- Deer may notice noise signature and bolt at sound of trigger pull
These collective ballistic limitations rule out the .22 LR for deer hunting purposes. Shots at vitals risk wounded game lost to suffer and die slowly.
Anecdotal Success Stories
Occasional anecdotes on internet forums describe successfully harvesting deer with well-aimed .22 headshots. However, these rare outcomes generally involve:
- Extremely skilled shooters
- Deer within 25 yards
- Perfect broadside or head-on shots
Such contrived scenarios don’t justify ignoring ballistic science and ethical standards. Most hunters in real world situations can’t consistently make perfect headshots under stress. As one comment sums up, “Anyone can get lucky now and then, but luck is no excuse for poor decision making.”
In short, no ballistic evidence suggests the .22 LR generates consistent, humane outcomes on deer, even with perfect shot placement. Let’s now move onto larger economic and environmental considerations surrounding ammunition choice.
Broader Impacts of Choosing Larger Calibers
The above performance issues demonstrate why regulations universally prohibit rimfires for big game hunting. But legal centerfire cartridges have another advantage: accountability through conservation funding frameworks.
Revenue for Conservation
American hunters provide the bulk of conservation funding via the “User Pays-Public Benefits” approach. Key revenue streams include:
|An 11% federal excise tax on firearms and ammunition flows to state agencies via the Pittman-Robertson Act
|State license fees fund habitat programs and public lands.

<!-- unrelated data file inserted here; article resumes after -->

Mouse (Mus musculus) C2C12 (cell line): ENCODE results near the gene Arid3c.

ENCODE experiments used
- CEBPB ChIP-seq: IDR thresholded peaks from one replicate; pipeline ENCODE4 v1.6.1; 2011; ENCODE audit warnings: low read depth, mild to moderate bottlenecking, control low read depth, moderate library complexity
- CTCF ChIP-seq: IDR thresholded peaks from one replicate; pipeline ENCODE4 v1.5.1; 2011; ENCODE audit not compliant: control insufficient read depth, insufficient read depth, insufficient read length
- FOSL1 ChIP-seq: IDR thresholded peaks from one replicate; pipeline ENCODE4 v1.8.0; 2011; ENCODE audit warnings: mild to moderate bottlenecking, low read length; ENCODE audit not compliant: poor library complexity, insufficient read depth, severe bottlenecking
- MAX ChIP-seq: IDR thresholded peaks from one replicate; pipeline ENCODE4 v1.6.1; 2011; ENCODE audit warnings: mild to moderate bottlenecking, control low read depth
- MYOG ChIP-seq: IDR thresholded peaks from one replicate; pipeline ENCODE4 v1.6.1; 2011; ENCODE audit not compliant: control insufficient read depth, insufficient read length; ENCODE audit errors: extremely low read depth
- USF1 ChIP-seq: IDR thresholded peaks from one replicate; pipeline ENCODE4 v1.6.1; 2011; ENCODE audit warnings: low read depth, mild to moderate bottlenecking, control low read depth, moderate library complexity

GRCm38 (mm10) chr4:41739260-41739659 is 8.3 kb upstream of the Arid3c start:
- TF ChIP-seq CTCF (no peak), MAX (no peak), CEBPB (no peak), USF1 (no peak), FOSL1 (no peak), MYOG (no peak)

|Tags and Stamp Sales
|Elk tags, duck stamps, etc. facilitate population monitoring while funding conservation.
These programs generated over $1 billion for wildlife agencies as of 2020. Taxable ammunition purchases allow hunters to self-fund public resources we all enjoy. The .22’s rimfire design exempts it from these taxes.
Motivation for Conservation
Ethical hunters deeply value preserving wilderness areas and maintaining sustainable game populations. Paying higher license fees and ammunition taxes incentivizes hunters to fully utilize tags. Funds ultimately circle back to improve habitat and hunting opportunities.
So choosing regulated centerfire rifle calibers aligns with a profound conservation legacy. Ballistic limitations simply rule out the .22 LR safely and consistently harvesting deer.
Alternative Small Game Hunting Options
While unsuitable for deer, the .22 LR remains an outstanding squirrel, rabbit, and other small game cartridge. Its mild report and accuracy makes it pleasant for daylong hunting sessions. Before dismissing rimfire rifles, consider pursuing more appropriate species based on your state’s regulations. Just remember to match ammunition performance to quarry size for clean, ethical kills.
In the end, the recreational shooter faces no quandary around using a .22 LR on deer. Unequivocal ballistic evidence coupled with legal prohibitions renders it invalid based on objective analysis. While specialized centerfire calibers have distinct advantages, од still cannot dismiss the .22’s enduring legacy. Tallying up countless hours of fun plinking, competitive marksmanship, and small game pursuits, the iconic rimfire proves no one cartridge can do everything flawlessly.
But for pursuing whitetails, muleys, elk, and other large game species, we owe it to the animals to choose reasonable calibers. Regulations and ballistic standards evolved to address issues like those posed by marginally potent rimfires. While new modern .22 centerfire rounds show promise, rimfire rounds fail tests for consistent ethical performance.
In the end, hunters themselves remain the final safeguard through principled shot selection. So whether carrying on with a .22 LR or centerfire rifle, pledge to make effective terminal ballistics and ethics your guide.
Frequently Asked Questions
Still have questions surrounding using a .22 LR on deer? Here are answers to some common inquiries:
Would a .22 LR work for mercy killing an injured deer?
Legally and ethically, no. Deer deserve a quick kill when possible. Most hunters carry a knife for swiftly puncturing the heart or jugular vein on mortally wounded deer as the only allowable means of dispatching crippled game.